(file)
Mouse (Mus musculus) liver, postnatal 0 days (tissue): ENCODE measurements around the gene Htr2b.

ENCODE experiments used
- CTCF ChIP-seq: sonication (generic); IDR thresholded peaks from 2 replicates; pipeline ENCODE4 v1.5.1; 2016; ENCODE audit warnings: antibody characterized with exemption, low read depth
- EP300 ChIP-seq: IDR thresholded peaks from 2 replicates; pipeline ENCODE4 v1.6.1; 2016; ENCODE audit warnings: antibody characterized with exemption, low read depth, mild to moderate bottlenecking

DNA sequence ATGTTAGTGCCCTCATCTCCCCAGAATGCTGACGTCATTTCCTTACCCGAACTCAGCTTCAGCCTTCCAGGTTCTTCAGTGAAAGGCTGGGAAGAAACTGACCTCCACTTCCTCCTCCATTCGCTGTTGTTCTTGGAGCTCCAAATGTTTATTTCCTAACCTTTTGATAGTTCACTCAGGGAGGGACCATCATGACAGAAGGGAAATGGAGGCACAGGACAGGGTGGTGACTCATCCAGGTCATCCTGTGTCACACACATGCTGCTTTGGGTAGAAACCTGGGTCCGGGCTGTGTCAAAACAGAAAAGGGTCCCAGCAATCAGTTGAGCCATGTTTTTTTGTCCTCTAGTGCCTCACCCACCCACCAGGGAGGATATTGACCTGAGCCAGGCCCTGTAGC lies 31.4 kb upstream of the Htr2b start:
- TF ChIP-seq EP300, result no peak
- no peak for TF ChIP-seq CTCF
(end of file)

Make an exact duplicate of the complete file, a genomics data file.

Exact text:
Mouse (Mus musculus) liver, postnatal 0 days (tissue): ENCODE measurements around the gene Htr2b.

ENCODE experiments used
- CTCF ChIP-seq: sonication (generic); IDR thresholded peaks from 2 replicates; pipeline ENCODE4 v1.5.1; 2016; ENCODE audit warnings: antibody characterized with exemption, low read depth
- EP300 ChIP-seq: IDR thresholded peaks from 2 replicates; pipeline ENCODE4 v1.6.1; 2016; ENCODE audit warnings: antibody characterized with exemption, low read depth, mild to moderate bottlenecking

DNA sequence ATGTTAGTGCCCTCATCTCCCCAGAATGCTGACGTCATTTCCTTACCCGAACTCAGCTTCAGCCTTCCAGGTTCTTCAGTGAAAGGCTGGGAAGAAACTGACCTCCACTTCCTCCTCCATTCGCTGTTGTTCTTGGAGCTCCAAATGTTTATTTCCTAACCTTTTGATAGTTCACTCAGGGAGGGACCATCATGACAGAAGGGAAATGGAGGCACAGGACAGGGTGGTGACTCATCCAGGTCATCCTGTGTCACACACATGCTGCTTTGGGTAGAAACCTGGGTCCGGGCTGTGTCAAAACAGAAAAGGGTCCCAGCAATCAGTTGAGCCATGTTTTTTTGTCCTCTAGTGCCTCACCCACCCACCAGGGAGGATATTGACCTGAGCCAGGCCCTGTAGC lies 31.4 kb upstream of the Htr2b start:
- TF ChIP-seq EP300, result no peak
- no peak for TF ChIP-seq CTCF